And if you bypass the parents entirely and go directly to the police? Karen, a Summit mother of two, explained what happened when she and her husband spoke to the police about a party where teenagers -- including theirs -- were drinking. "My daughter suffered social suicide as a sophomore in high school, because of what we did," she said. "Over the summer, we had a rock thrown through our window. That's how I learned about the code of silence," she said. "One of the women said to me, 'Let me tell you how it's run here.' They told their kids to run and deny the drinking. The parents would rather deal with it themselves," she added.
But "dealing with it yourself" -- by not calling out the parent who serves, or keeping quiet about the neighbor kid getting high in the woods, or adopting a don't-ask-don't-tell policy about underage drinking perpetuates the fiction that teenage drinking is a purely private matter. Volumes of studies and reports released by medical experts assert that reducing underage drinking requires a community effort: the Surgeon General's 2007 Call to Action to Reduce and Prevent Underage Drinking recommends that parents "partner with other parents in their child's network to ensure that parties and other social events do not allow underage alcohol consumption, much less facilitate its use," and suggests parents form coalitions to "ensure that the culture in the schools and community support and reward an adolescent's decision not to drink."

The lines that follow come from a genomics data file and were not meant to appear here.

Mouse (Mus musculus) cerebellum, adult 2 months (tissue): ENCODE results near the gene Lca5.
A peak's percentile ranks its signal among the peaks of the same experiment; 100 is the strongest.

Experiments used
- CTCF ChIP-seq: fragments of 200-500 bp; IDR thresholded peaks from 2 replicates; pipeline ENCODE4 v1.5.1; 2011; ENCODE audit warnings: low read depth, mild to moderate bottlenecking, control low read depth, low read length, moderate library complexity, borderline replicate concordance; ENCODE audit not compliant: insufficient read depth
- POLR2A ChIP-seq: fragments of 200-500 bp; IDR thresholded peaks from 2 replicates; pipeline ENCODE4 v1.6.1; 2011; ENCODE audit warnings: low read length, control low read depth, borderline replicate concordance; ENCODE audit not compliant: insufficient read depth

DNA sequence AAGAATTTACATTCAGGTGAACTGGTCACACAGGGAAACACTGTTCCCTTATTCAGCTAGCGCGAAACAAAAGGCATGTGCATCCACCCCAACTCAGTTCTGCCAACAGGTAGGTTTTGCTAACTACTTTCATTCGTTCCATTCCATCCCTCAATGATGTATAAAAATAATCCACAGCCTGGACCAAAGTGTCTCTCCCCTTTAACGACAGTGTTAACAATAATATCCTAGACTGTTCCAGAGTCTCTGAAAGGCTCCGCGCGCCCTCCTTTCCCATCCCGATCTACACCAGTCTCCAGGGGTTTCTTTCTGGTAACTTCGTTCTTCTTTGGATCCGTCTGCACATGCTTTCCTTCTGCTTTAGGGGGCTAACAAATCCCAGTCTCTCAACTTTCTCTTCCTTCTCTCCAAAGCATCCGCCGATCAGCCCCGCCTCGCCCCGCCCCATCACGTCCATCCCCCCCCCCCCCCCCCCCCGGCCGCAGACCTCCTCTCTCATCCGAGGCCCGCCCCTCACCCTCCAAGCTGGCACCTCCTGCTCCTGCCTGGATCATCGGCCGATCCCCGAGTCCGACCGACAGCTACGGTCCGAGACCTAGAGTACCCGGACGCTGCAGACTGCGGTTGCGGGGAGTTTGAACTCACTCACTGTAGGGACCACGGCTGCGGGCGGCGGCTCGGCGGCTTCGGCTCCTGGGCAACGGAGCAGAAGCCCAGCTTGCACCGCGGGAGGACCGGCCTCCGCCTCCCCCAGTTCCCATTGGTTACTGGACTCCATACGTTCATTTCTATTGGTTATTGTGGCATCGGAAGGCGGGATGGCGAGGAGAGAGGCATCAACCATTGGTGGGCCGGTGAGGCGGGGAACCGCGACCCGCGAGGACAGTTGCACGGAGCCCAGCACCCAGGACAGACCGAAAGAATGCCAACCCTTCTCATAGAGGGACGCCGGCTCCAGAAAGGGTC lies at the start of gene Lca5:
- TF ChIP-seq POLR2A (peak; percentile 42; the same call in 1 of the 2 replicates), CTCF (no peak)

There's more. The National Institute on Alcohol Abuse and Alcoholism warns in a 2002 study that school-based anti-drinking programs must be "combined with extracurricular, family, and policy strategies that help change the overall social and cultural environment in which young people live to create sustained decreases in consumption and alcohol-related problems." The Department of Health and Human Services in 2011 advises parents to be sure that "schools and the community support and reward young people's decisions not to drink." What hope does our community and so many like it have if good parents go silent when their voices matter most? This is a town, after all, where every 10th grader at a recent Sweet 16 received a monogrammed water bottle shaped like a fifth for a party favor.